Police kept up barricades and a curfew remains in effect as Louisville, Kentucky, prepares for a fourth night of protests after a grand jury declined to charge the officers who shot Breonna Taylor
LOUISVILLE, Ky. — Police maintained barricades and plans for a nighttime curfew as Louisville prepared Saturday for a fourth night of protests after a grand jury declined to charge the officers who shot Breonna Taylor.
Early Saturday evening, some protesters were gathering at a downtown park, known as “Injustice Square,” which has hosted demonstrations for more than 120 days over the shooting death of the 26-year-old Black woman in a police raid gone wrong.
Protests Friday night were peaceful but police arrested 22 people for curfew violations. A police spokesman said some also were charged with failure to disperse.
Louisville Mayor Greg Fischer urged continued peaceful protests in a news conference Saturday evening.
“I’m mindful that many in our community are hurting and angry about the decisions announced this week,” Fischer said. The mayor said he supports protesters’ First Amendment rights to protest though “we just ask you to do that peacefully please.”
Taylor was shot multiple times March 13 after her boyfriend fired at officers who had entered her home during a narcotics raid, authorities said. Taylor’s boyfriend said he didn’t know who was coming in and fired in self-defense, wounding one officer.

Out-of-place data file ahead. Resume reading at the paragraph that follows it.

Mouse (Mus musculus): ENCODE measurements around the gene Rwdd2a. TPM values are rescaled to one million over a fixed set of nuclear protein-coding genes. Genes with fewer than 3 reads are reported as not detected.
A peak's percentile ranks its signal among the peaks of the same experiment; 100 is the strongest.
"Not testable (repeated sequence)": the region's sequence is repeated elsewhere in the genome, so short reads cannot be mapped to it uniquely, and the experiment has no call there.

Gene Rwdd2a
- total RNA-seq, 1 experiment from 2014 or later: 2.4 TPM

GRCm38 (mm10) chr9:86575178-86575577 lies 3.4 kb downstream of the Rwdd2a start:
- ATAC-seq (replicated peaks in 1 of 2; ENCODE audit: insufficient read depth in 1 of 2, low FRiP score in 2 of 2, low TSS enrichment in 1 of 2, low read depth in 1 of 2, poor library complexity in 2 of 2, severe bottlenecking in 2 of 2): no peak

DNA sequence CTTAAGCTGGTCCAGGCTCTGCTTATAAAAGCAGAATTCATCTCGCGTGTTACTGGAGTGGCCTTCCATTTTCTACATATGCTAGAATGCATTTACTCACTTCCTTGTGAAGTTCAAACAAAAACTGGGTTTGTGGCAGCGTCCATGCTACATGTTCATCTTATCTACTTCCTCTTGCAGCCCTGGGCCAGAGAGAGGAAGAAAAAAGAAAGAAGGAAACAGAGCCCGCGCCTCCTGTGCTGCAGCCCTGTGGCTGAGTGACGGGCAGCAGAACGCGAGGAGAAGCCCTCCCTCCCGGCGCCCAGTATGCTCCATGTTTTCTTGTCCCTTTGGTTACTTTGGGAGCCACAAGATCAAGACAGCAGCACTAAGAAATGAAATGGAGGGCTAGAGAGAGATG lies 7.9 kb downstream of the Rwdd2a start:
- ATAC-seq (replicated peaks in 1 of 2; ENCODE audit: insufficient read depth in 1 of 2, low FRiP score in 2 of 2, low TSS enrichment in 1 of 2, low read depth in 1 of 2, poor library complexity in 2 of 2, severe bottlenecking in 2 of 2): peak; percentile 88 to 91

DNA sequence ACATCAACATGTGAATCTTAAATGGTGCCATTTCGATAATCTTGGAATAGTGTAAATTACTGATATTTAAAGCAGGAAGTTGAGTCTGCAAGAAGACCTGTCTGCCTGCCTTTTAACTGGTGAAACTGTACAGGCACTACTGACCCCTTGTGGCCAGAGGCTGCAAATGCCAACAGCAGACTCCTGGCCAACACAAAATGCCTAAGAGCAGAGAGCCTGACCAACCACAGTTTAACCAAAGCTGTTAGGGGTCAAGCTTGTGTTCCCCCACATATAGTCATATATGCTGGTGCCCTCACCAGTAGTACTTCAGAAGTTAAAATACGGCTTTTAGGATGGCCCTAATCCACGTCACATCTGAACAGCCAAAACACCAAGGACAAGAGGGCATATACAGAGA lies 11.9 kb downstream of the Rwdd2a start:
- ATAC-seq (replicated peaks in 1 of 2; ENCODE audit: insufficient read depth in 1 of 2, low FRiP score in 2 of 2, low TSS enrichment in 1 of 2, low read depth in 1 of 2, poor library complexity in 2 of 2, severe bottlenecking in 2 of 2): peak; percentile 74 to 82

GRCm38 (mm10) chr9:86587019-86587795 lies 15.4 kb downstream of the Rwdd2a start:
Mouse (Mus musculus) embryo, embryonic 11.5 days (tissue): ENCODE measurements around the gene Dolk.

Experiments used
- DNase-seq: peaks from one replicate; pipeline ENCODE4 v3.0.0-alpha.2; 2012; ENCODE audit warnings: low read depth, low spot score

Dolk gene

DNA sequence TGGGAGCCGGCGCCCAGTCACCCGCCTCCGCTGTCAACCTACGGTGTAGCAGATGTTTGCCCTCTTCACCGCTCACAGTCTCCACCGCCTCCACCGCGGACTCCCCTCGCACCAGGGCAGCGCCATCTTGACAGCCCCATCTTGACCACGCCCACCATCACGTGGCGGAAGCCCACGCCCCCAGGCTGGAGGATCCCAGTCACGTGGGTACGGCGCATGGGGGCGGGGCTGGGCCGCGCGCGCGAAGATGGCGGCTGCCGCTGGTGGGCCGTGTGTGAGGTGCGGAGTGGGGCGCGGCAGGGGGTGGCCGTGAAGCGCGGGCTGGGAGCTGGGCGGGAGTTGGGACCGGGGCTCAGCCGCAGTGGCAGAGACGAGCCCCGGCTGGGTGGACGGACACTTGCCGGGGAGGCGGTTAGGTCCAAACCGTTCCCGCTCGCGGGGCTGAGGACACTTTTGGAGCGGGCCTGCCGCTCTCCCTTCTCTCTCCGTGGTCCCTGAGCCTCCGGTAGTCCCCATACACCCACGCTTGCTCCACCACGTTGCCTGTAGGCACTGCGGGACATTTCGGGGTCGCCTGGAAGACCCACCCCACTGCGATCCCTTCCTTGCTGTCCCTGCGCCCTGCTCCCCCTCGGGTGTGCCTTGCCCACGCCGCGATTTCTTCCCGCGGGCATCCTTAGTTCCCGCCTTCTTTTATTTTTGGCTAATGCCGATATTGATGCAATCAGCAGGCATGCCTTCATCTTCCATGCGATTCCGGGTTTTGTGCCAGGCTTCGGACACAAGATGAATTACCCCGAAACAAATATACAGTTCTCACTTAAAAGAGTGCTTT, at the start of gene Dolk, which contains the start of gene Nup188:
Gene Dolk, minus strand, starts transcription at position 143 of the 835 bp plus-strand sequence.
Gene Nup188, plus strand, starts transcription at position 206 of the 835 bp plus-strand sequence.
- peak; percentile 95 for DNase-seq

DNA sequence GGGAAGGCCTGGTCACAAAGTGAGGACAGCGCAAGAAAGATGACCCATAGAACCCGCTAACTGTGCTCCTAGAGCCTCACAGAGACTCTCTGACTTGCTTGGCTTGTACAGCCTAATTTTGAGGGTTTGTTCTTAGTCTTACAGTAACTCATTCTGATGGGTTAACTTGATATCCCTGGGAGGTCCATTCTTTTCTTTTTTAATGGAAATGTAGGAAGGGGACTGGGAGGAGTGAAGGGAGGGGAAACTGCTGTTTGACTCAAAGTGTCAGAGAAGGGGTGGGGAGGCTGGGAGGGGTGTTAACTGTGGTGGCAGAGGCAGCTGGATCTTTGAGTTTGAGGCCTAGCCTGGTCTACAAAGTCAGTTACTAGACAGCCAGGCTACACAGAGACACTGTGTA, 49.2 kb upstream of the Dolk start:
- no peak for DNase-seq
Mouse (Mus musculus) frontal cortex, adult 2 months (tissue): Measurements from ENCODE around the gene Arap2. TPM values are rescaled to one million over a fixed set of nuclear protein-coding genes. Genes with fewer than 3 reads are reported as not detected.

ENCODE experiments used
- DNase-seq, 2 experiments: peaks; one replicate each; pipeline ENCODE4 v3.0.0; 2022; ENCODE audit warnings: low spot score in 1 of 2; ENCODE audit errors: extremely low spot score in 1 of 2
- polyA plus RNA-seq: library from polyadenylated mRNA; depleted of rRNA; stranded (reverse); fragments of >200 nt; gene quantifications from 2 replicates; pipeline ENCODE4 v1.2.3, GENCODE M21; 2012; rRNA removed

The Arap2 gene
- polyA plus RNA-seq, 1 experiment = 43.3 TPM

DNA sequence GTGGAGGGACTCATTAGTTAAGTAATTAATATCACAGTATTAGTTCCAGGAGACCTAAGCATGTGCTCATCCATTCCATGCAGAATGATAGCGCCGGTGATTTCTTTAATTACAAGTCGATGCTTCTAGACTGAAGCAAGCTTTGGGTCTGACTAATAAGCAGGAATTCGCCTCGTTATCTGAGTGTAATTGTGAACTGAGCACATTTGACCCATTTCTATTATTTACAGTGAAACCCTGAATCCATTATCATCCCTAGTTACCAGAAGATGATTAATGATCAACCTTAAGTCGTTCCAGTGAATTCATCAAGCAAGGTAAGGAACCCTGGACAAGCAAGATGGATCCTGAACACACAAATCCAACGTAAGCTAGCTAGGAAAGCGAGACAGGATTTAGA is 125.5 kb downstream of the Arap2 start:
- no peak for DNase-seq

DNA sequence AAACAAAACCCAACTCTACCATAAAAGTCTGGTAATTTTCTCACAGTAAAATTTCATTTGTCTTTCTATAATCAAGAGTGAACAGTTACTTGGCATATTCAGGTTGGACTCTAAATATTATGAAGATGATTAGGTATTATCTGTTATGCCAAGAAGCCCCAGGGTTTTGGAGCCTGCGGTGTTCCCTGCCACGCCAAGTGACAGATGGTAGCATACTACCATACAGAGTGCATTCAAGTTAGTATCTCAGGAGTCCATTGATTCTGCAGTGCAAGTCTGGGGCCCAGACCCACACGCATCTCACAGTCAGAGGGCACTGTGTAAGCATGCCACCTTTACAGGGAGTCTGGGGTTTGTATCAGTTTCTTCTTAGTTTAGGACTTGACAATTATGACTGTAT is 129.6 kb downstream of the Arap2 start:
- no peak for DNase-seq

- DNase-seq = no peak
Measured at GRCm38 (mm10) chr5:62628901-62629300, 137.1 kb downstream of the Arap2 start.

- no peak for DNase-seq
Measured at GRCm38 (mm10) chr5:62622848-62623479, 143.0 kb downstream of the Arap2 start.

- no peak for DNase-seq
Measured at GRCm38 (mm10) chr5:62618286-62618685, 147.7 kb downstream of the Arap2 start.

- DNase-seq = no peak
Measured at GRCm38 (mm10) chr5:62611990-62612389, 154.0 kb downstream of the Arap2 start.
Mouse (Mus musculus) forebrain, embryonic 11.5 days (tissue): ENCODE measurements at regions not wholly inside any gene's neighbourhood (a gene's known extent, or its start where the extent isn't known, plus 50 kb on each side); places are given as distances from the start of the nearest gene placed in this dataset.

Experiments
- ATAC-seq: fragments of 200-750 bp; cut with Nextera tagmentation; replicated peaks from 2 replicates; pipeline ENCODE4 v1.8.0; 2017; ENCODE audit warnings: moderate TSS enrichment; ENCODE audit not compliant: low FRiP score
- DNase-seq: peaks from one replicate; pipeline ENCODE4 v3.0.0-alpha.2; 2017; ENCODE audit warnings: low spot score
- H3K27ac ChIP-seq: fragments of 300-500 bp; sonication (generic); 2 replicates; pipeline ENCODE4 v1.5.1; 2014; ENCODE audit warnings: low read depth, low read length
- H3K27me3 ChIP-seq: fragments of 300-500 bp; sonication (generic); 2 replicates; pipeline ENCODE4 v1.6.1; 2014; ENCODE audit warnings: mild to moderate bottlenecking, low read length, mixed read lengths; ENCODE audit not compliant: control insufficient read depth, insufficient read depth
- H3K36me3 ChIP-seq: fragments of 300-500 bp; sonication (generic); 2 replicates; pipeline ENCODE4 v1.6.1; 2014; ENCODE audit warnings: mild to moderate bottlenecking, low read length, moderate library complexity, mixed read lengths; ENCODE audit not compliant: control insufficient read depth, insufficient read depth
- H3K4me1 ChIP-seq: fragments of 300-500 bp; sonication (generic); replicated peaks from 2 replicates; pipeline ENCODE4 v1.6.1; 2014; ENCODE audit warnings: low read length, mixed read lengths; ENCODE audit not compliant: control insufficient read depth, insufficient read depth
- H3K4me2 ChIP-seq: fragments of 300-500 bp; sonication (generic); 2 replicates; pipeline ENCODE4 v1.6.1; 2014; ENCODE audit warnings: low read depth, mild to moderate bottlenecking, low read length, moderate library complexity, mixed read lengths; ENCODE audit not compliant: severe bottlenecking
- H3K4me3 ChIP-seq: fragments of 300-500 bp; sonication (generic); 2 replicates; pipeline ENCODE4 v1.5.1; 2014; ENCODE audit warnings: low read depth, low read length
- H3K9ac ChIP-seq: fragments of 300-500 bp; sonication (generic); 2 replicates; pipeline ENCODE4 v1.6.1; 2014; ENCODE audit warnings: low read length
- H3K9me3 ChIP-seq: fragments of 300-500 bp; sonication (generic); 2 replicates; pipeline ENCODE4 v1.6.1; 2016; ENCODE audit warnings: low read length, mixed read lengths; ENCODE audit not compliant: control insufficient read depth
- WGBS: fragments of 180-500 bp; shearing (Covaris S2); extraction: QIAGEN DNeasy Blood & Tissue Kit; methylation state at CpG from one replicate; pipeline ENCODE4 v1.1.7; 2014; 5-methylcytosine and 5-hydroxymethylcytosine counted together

On Wednesday, Kentucky Attorney General Cameron announced a grand jury indicted one officer on wanton endangerment charges, saying he fired gunshots into a neighboring home that didn’t strike anyone. That officer has been fired.
Cameron said the other officers were not charged with Taylor’s killing because they acted to protect themselves.
Taylor’s mother, Tamika Palmer, visited a downtown park on Friday with family and her lawyers, and called on Kentucky officials to release all body camera footage, police files and the transcripts of the grand jury proceedings. Palmer said in a statement read by a family member that she felt the criminal justice system had failed her.
On Friday evening, Palmer led a protest march in downtown Louisville.
The grand jury’s ruling weighed heavily on protesters days later.
Amber Brown, who has been a central figure in the downtown demonstrations, said she was angry.
“It feels like we went backward,” she said Friday night. “I think people are still in shock and we’re not sure how to move forward.”
Brown criticized the police crackdown in the downtown area that has been in effect since early in the week.
“People are afraid to exercise their First Amendment right,” she said. “Since when does protest have a curfew? Since when does freedom and civil rights have a curfew?”
Associated Press writer Claire Galofaro contributed to this report from Louisville.